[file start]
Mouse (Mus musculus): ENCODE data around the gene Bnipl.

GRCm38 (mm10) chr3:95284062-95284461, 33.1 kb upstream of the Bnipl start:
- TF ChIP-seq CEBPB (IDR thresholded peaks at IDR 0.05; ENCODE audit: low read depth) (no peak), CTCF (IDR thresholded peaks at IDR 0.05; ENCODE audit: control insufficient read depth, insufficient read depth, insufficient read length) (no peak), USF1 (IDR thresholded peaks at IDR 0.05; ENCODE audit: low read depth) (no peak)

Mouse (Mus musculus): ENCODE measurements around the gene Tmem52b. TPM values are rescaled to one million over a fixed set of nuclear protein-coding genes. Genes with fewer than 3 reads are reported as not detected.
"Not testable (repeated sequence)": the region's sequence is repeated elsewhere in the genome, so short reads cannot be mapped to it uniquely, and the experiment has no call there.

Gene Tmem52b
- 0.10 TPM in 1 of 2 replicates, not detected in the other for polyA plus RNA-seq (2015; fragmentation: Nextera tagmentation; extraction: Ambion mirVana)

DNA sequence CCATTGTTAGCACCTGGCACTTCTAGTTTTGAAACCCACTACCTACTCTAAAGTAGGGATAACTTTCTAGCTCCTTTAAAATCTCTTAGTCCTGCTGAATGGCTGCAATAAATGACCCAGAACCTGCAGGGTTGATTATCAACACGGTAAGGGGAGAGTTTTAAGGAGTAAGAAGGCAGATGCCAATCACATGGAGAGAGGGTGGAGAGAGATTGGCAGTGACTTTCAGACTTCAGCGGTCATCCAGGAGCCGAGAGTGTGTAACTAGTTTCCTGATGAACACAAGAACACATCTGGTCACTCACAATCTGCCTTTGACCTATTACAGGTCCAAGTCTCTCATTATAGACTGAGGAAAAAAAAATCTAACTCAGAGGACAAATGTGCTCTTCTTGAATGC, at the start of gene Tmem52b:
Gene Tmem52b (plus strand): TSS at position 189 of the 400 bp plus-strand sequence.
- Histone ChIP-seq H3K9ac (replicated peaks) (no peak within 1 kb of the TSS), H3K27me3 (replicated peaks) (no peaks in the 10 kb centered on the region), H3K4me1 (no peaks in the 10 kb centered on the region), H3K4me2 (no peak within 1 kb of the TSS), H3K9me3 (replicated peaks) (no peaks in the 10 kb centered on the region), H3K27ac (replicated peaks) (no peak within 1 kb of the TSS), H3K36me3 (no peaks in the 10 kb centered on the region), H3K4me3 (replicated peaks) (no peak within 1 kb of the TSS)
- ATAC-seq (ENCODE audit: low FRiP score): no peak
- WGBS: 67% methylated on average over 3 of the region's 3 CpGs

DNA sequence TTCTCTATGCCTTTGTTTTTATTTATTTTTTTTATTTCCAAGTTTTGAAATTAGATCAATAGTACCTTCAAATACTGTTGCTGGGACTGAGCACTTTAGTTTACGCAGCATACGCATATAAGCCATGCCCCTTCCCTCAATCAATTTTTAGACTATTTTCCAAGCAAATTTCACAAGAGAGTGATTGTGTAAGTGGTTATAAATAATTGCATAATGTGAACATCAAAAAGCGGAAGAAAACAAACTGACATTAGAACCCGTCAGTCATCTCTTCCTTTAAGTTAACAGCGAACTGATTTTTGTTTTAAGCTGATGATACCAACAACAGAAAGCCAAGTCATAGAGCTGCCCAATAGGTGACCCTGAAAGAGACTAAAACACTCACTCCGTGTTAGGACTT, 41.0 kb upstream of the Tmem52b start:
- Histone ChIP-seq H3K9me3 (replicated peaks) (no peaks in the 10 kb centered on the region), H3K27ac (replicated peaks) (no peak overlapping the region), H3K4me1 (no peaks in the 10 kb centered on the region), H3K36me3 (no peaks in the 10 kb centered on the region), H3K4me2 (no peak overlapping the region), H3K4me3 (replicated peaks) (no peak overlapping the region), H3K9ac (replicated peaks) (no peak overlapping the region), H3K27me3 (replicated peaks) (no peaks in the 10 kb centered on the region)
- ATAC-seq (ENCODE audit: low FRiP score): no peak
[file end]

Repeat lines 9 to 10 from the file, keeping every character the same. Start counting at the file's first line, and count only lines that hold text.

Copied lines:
Gene Tmem52b (plus strand): TSS at position 189 of the 400 bp plus-strand sequence.
- Histone ChIP-seq H3K9ac (replicated peaks) (no peak within 1 kb of the TSS), H3K27me3 (replicated peaks) (no peaks in the 10 kb centered on the region), H3K4me1 (no peaks in the 10 kb centered on the region), H3K4me2 (no peak within 1 kb of the TSS), H3K9me3 (replicated peaks) (no peaks in the 10 kb centered on the region), H3K27ac (replicated peaks) (no peak within 1 kb of the TSS), H3K36me3 (no peaks in the 10 kb centered on the region), H3K4me3 (replicated peaks) (no peak within 1 kb of the TSS)